News Corp chairman Rupert Murdoch has sought to play down his influence on British politics at the Leveson Inquiry, saying he had "never asked a prime minister for anything".

His testimony under oath in London came a day after claims emerged during evidence from his son James that a minister leaked details to Murdoch's News Corp about a bid for control of BSkyB.

The 81-year-old told British politicians last year that he had meetings with a string of British leaders, including current premier David Cameron.

However, this morning Mr Murdoch said he wanted to "put some myths to bed."

"I've never asked a prime minister for anything," Mr Murdoch told the judge-led inquiry, as he discussed ties going back as far as Margaret Thatcher in the 1970s.

Mr Murdoch also rejected "untrue" rumours that he was unhappy with Mr Cameron for ordering the inquiry following the phone-hacking scandal that closed down his News of the World newspaper in July last year.

Giving evidence, Mr Murdoch said he welcomed the inquiry: "I think the need is fairly obvious, there have been some abuses shown.

"I would say there have been many other abuses but we can all go into that in time. The state of the media in this country is of absolutely vital interest to all its citizens.

"Frankly, I welcome the opportunity because I wanted to put some myths to bed."

He was asked about his relationships with several prime ministers, including Mrs Thatcher, whom The Sun supported in the election of 1979.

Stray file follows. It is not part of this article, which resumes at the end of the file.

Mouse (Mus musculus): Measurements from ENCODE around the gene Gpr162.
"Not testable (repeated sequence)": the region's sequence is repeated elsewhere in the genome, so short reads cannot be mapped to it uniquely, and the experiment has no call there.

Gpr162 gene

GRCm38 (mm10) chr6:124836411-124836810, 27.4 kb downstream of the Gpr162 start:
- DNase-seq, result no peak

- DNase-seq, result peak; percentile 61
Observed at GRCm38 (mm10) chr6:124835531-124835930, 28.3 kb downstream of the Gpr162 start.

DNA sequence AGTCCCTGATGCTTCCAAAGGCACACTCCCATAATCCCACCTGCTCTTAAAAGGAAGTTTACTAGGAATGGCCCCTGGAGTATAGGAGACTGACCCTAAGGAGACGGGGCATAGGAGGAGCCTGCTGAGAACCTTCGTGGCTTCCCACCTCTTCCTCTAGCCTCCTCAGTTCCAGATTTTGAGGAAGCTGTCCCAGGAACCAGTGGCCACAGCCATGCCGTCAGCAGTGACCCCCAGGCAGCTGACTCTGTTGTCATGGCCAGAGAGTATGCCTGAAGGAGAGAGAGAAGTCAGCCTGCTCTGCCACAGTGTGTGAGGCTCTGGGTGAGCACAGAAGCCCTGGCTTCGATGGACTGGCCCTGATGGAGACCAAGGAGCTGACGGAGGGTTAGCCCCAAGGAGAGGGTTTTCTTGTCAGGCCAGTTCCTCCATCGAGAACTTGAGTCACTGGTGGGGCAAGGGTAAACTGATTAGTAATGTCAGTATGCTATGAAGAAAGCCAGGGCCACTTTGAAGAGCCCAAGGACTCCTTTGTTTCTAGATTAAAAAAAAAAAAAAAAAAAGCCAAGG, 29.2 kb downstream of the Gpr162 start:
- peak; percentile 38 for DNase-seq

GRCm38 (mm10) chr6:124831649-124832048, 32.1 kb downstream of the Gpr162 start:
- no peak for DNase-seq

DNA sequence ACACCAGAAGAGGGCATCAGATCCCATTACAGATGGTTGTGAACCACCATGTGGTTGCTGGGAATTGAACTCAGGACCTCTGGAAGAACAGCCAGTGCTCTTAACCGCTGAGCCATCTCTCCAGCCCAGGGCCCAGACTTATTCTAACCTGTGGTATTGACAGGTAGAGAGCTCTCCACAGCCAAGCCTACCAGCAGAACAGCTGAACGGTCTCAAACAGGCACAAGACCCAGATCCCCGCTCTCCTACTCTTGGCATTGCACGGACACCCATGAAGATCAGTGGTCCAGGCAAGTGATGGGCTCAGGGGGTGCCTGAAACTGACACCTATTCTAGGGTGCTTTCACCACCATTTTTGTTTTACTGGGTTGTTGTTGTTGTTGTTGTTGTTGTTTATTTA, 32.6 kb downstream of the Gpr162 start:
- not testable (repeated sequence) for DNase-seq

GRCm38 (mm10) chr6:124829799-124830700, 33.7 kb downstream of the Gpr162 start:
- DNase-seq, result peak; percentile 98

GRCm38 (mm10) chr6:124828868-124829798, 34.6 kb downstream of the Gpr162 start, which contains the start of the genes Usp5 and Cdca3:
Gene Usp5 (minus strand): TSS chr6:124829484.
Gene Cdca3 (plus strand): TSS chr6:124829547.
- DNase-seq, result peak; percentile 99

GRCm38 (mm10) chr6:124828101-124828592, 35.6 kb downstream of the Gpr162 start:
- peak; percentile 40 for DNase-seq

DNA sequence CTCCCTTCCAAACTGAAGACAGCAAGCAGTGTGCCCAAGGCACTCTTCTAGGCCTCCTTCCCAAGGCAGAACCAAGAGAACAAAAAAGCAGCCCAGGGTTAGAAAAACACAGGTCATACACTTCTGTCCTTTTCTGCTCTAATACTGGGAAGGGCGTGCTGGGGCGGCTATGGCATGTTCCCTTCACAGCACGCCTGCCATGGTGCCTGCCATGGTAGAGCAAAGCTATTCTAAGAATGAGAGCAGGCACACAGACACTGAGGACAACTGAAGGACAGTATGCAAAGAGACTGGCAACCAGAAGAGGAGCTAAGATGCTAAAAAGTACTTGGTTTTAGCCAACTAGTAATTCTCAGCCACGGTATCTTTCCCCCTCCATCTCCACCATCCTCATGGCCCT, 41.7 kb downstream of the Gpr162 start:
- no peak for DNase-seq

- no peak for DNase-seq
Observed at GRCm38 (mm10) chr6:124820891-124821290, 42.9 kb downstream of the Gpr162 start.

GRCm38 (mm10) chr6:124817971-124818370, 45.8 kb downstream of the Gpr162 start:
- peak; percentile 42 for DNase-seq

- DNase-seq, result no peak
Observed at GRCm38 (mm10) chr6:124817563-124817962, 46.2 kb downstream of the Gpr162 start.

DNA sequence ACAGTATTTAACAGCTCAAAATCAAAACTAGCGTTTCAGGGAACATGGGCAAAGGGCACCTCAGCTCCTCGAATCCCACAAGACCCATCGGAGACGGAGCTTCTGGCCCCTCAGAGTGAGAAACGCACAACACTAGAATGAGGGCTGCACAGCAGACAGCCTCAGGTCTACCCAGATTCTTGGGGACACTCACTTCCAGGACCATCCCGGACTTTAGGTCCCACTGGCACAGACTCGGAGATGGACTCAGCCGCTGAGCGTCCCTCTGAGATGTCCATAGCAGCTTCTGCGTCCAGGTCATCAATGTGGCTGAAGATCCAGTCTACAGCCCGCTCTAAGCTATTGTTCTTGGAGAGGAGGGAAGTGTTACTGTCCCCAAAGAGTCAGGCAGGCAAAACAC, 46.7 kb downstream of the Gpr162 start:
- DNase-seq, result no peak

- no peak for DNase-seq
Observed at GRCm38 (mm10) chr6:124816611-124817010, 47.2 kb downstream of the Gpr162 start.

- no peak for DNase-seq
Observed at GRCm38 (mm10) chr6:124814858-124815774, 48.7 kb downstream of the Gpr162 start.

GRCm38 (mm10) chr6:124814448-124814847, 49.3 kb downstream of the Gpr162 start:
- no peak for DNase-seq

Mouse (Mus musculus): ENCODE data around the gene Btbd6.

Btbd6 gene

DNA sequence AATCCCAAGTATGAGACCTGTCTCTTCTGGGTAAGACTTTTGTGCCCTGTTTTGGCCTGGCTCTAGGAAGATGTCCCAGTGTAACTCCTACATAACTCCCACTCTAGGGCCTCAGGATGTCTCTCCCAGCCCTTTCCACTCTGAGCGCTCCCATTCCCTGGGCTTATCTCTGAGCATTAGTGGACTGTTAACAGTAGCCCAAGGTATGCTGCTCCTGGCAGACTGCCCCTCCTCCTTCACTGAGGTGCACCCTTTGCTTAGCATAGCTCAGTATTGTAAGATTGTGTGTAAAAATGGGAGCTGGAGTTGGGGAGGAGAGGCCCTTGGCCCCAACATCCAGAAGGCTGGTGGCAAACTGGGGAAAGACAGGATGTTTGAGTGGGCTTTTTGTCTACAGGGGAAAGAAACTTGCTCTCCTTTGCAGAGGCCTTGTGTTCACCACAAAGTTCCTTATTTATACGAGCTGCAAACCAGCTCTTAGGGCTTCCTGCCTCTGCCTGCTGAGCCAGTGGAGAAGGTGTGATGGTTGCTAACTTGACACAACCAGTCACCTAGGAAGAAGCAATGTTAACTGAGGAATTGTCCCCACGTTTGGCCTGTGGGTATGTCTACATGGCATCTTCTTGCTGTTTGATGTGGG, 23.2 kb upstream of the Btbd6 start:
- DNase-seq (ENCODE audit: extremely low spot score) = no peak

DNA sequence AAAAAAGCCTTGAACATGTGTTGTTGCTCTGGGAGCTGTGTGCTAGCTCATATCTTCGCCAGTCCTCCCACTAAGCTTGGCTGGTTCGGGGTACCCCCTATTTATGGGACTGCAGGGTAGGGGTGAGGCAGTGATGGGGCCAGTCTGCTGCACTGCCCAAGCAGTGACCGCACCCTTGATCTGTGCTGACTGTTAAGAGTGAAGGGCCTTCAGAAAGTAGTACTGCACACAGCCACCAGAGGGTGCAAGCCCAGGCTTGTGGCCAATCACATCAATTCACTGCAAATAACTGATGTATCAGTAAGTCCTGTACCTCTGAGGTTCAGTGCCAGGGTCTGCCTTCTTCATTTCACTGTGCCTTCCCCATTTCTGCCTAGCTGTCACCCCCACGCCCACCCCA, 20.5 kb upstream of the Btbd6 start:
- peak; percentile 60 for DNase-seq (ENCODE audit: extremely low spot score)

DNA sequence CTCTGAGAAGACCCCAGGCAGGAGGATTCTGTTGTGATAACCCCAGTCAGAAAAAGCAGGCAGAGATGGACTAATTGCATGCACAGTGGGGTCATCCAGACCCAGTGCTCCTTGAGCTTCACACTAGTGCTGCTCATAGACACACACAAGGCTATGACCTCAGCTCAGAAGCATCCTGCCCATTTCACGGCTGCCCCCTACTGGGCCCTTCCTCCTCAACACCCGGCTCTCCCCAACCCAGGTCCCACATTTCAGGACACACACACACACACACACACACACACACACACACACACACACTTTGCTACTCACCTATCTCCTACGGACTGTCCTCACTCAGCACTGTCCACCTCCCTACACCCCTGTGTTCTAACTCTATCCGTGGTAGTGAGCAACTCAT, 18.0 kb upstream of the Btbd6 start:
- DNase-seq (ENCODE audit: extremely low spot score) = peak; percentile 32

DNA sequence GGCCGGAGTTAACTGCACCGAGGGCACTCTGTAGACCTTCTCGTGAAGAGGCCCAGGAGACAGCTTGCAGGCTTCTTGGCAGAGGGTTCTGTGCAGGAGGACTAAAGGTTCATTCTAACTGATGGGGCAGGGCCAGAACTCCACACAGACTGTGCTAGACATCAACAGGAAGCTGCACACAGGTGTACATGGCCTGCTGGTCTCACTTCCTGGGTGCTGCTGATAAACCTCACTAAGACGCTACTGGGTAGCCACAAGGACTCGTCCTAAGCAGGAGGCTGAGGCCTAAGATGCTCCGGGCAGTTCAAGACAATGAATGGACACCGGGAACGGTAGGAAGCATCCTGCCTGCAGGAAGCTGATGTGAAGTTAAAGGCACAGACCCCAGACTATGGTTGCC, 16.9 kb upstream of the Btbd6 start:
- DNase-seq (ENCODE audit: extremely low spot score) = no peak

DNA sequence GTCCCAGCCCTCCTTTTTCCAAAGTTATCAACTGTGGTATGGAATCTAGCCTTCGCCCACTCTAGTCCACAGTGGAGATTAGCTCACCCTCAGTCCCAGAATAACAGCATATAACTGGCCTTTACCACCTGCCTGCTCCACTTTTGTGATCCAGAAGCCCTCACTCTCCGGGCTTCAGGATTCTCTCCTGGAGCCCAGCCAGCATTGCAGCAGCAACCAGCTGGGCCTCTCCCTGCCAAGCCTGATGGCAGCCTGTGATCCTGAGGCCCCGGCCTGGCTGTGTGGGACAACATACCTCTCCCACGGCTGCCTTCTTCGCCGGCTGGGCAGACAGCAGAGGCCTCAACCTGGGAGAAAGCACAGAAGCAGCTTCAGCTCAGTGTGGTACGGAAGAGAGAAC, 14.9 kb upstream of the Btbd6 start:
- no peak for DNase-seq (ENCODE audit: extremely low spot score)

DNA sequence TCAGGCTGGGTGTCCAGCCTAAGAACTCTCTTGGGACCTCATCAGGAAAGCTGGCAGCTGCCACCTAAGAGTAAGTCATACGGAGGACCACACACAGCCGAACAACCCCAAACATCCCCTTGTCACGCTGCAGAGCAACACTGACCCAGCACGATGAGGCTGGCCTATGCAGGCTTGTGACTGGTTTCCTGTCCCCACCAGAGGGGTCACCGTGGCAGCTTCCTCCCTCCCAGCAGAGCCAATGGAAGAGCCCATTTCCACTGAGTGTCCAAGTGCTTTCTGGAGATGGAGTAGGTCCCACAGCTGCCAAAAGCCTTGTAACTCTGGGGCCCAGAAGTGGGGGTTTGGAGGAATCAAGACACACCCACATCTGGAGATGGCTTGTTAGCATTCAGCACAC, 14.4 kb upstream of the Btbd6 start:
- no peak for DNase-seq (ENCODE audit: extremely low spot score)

Mr Murdoch met her for lunch at Chequers on 4 January 1981, during which he discussed his plans to buy The Times and The Sunday Times.

But again he said he did not ask her for any favours and she did not offer him any.

Mr Murdoch rejected suggestions that he was a "Sun King" figure who used his charisma to exert his authority over his worldwide media empire.

He also denied claims that he used his titles to promote his business interests.

Mr Murdoch said: "I take a particularly strong pride in the fact that we have never pushed our commercial interests in our newspapers."

He said he never gave instructions to editors.

Hunt defends contact with News Corp

Elsewhere, British Culture Secretary Jeremy Hunt has defended his conduct during News Corporation's takeover bid for BSkyB.

Mr Hunt is battling for his political life amid demands for his resignation over claims that he was a "cheerleader" for Mr Murdoch's company.

In a hastily-arranged statement to the House of Commons, Mr Hunt told MPs that he had handled the bid with "scrupulous fairness" and he was not influenced in any way by contacts with News Corp.

Prime Minister David Cameron met Mr Hunt in private after yesterday's release of a dossier of emails detailing links between his office and News Corp executives.

Mr Cameron told the Commons that the Culture Secretary had "my full support for the excellent job that he does."

But the row claimed its first scalp, as special adviser Adam Smith quit, admitting his contact with News Corp "went too far".

Labour leader Ed Miliband, who has called for Mr Hunt's resignation, said the affair has left "a shadow of sleaze" over the Government.

A 163-page dossier released by the Leveson Inquiry into media standards yesterday revealed scores of emails from News Corp executive Frederic Michel detailing his contacts with Mr Hunt's office during the bid process.